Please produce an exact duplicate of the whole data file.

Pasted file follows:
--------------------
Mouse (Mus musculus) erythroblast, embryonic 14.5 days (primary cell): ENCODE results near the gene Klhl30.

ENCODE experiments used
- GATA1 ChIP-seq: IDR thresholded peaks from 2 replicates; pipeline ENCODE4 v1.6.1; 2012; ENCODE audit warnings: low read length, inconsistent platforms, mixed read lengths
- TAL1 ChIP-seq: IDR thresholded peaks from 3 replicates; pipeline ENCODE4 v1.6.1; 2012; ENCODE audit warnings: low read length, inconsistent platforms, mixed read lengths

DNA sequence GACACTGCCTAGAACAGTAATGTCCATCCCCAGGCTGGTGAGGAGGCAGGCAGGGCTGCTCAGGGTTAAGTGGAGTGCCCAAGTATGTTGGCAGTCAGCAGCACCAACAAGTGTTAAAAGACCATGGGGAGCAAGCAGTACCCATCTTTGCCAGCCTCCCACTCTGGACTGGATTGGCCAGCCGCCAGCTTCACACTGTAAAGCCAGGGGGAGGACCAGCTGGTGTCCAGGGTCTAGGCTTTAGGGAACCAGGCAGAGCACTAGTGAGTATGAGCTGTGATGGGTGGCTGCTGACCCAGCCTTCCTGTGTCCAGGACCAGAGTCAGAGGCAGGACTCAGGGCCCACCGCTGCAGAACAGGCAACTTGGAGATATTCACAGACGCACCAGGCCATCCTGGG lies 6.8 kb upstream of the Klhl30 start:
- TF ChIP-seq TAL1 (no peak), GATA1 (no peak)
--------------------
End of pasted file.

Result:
Mouse (Mus musculus) erythroblast, embryonic 14.5 days (primary cell): ENCODE results near the gene Klhl30.

ENCODE experiments used
- GATA1 ChIP-seq: IDR thresholded peaks from 2 replicates; pipeline ENCODE4 v1.6.1; 2012; ENCODE audit warnings: low read length, inconsistent platforms, mixed read lengths
- TAL1 ChIP-seq: IDR thresholded peaks from 3 replicates; pipeline ENCODE4 v1.6.1; 2012; ENCODE audit warnings: low read length, inconsistent platforms, mixed read lengths

DNA sequence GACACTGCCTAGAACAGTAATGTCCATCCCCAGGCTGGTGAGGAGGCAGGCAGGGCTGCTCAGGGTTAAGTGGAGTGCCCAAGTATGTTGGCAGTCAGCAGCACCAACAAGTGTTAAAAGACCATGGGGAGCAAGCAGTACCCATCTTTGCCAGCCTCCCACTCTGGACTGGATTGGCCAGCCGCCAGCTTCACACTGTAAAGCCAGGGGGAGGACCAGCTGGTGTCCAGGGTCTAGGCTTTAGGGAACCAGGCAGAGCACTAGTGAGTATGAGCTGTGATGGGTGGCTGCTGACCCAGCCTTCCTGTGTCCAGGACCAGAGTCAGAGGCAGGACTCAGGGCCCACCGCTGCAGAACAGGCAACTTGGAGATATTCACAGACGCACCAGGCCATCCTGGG lies 6.8 kb upstream of the Klhl30 start:
- TF ChIP-seq TAL1 (no peak), GATA1 (no peak)